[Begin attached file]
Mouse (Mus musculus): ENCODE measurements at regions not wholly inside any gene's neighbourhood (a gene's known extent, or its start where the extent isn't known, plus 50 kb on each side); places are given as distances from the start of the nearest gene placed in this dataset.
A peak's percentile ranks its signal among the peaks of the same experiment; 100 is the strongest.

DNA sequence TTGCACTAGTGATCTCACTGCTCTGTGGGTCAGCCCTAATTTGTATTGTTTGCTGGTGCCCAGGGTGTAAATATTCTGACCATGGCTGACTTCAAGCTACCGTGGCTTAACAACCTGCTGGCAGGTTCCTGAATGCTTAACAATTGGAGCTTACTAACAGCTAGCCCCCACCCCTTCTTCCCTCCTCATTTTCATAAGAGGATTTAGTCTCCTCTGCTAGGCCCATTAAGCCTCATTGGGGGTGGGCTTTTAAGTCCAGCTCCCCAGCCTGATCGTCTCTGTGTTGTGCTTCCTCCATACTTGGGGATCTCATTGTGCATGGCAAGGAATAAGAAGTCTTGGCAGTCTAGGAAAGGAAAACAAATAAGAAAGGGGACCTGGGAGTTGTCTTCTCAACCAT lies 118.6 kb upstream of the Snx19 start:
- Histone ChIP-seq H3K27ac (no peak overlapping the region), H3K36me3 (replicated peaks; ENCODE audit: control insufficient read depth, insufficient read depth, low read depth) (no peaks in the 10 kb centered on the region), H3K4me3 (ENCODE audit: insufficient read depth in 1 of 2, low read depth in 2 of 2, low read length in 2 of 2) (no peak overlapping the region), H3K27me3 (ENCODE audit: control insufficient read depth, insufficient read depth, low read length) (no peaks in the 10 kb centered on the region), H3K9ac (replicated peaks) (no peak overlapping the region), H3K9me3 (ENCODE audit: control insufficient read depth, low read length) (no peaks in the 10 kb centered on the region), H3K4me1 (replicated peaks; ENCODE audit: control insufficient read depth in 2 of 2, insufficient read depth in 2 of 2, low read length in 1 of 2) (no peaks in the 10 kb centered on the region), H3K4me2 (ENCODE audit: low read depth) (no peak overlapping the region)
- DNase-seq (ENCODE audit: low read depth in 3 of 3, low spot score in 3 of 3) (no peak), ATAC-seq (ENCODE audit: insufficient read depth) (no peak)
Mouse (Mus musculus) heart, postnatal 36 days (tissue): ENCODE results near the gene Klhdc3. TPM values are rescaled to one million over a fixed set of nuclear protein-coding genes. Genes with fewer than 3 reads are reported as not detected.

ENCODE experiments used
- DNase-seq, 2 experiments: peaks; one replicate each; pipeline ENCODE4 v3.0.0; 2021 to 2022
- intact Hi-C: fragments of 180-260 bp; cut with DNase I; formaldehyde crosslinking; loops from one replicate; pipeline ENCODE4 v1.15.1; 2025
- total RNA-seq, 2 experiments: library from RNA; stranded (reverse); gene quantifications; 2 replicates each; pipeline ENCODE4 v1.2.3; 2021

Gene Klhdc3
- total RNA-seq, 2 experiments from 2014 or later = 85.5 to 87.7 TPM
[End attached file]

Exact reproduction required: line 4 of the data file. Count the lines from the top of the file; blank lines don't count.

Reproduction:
- Histone ChIP-seq H3K27ac (no peak overlapping the region), H3K36me3 (replicated peaks; ENCODE audit: control insufficient read depth, insufficient read depth, low read depth) (no peaks in the 10 kb centered on the region), H3K4me3 (ENCODE audit: insufficient read depth in 1 of 2, low read depth in 2 of 2, low read length in 2 of 2) (no peak overlapping the region), H3K27me3 (ENCODE audit: control insufficient read depth, insufficient read depth, low read length) (no peaks in the 10 kb centered on the region), H3K9ac (replicated peaks) (no peak overlapping the region), H3K9me3 (ENCODE audit: control insufficient read depth, low read length) (no peaks in the 10 kb centered on the region), H3K4me1 (replicated peaks; ENCODE audit: control insufficient read depth in 2 of 2, insufficient read depth in 2 of 2, low read length in 1 of 2) (no peaks in the 10 kb centered on the region), H3K4me2 (ENCODE audit: low read depth) (no peak overlapping the region)